Another racehorse has died at California’s embattled Santa Anita Park.
Ky. Colonel, a 5-year-old gelding, died of a suspected heart attack at the thoroughbred racetrack on Saturday after going for a jog on the training track, the horse’s trainer Richard Mandella confirmed to The Associated Press.
It was the second fatality in Mandella’s barn and the 33rd death at the racetrack since December.
Speaking to the AP, Mandella described the gelding’s death as “devastating.”
“I can only remember one other heart attack in 40 years of training,” the trainer said.
Ky. Colonel, who will undergo a mandatory necropsy to confirm the cause of death, is the third equine fatality at Santa Anita in just under three weeks.
Zeke, a 4-year-old gelding, was euthanized in mid-September after suffering a pelvic fracture on the training track. Twelve days later, a 3-year-old colt named Emtech was euthanized on the track after breaking both of his front legs during a race.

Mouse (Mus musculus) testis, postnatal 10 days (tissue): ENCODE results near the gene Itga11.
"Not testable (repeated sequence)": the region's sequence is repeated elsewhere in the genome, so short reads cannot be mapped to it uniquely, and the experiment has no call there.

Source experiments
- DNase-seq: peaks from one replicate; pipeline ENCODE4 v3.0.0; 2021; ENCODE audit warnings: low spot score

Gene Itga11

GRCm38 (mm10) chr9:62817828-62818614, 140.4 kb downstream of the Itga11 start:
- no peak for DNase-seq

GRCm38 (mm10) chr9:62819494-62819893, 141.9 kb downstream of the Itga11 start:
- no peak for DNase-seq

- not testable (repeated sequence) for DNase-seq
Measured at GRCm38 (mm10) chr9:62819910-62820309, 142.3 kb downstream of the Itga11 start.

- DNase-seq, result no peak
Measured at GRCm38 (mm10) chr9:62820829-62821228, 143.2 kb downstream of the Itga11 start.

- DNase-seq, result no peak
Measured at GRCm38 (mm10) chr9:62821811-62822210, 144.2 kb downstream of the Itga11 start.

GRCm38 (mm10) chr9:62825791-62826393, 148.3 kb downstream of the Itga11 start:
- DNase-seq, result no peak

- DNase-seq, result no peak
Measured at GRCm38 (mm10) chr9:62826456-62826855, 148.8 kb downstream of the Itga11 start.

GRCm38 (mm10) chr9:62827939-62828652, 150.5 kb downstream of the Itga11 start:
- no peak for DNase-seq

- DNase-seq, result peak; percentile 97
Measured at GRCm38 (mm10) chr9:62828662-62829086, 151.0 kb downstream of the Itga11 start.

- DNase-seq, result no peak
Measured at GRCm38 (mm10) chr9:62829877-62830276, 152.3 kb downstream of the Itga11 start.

Santa Anita, considered one of the most renowned racetracks in the U.S., has come under intense scrutiny this year for the rash of equine deaths.
State regulators and the Los Angeles County district attorney’s office have launched investigations into the fatalities. Gov. Gavin Newsom (D) signed a bill in June giving authority to the California Horse Racing Board to suspend a race meet license to protect the health and safety of horses or riders.
Following Zeke’s death last month, Newsom warned that “time is up” for horse racing in California unless the sport undergoes significant reform.
“Incredible abuses to these precious animals and the willingness to just to spit these animals out and literally take their lives is a disgrace,” Newsom told The New York Times.